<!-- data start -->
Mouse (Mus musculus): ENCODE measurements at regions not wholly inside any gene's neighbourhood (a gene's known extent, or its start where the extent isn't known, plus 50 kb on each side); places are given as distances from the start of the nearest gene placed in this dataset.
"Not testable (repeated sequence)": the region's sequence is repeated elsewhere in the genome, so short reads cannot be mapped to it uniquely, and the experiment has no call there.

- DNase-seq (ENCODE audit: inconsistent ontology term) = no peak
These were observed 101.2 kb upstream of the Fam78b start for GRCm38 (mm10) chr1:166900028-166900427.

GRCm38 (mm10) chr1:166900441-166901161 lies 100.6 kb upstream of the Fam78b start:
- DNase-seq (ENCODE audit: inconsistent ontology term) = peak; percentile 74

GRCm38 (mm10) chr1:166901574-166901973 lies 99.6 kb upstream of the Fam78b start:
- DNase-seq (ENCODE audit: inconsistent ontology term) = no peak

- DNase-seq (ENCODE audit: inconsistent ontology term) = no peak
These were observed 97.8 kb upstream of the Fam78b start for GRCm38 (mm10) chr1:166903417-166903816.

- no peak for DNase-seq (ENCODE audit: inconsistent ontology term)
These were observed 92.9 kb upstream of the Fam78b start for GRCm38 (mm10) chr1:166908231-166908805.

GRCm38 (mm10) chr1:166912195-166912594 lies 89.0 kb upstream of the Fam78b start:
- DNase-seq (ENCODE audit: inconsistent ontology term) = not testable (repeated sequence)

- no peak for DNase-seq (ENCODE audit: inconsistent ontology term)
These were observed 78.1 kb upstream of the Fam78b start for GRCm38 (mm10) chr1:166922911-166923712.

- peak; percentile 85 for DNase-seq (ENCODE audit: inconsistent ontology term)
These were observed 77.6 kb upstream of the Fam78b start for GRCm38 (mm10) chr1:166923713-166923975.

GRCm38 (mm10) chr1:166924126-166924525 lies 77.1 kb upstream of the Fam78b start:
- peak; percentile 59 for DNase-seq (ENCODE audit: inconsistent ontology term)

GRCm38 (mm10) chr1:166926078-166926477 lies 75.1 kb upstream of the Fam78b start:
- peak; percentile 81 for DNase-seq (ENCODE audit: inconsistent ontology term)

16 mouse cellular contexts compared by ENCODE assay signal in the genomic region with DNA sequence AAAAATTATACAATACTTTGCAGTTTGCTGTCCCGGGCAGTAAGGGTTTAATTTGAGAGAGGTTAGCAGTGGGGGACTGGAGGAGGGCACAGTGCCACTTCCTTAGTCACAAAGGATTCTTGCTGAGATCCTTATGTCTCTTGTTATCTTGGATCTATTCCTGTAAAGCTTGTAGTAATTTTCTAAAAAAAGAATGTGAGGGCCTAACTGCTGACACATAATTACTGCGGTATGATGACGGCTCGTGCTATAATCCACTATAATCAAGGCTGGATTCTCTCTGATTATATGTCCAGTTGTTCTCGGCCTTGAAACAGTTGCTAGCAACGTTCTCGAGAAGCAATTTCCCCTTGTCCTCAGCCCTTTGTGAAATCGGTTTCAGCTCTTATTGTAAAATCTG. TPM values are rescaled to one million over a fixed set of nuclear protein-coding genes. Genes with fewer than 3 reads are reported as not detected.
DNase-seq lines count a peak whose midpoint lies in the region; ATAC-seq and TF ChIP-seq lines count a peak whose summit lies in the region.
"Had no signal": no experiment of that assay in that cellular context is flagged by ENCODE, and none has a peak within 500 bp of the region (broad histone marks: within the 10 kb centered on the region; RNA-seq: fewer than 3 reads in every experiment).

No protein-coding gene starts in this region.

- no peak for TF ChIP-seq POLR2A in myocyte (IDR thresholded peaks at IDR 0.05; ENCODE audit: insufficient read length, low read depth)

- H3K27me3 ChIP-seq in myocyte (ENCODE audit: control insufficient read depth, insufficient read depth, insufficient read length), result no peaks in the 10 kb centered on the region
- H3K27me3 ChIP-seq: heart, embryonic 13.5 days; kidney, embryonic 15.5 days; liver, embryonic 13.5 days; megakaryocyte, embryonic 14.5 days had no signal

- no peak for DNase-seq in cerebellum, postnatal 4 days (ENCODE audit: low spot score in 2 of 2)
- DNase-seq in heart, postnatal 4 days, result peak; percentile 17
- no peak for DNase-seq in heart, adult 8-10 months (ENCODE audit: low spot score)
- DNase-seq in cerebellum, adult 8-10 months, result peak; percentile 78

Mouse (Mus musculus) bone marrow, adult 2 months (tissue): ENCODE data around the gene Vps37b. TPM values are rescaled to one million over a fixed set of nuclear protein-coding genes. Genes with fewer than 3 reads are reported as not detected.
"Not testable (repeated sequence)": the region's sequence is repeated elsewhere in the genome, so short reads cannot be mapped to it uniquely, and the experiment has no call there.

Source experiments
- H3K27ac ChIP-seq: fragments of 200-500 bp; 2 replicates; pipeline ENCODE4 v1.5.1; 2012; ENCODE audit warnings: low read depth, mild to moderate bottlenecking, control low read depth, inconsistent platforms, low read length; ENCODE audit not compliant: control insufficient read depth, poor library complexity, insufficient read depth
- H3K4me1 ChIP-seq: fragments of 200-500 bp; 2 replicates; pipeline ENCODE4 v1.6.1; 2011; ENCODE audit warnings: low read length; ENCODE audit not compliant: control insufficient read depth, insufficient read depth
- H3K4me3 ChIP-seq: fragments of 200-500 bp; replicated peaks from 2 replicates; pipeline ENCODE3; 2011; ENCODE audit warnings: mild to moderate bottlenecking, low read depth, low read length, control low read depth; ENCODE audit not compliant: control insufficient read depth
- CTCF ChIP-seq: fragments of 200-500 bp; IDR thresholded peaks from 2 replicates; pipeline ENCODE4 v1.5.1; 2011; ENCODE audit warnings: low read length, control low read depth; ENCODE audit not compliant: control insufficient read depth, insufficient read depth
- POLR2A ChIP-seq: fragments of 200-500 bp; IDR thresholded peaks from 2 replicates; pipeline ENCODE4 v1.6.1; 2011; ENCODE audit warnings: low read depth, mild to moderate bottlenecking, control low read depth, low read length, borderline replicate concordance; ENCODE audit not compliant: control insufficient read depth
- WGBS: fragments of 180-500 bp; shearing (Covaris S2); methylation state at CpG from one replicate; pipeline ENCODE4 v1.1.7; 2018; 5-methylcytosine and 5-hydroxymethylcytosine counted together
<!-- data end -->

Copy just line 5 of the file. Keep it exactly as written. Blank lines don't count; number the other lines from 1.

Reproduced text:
GRCm38 (mm10) chr1:166900441-166901161 lies 100.6 kb upstream of the Fam78b start: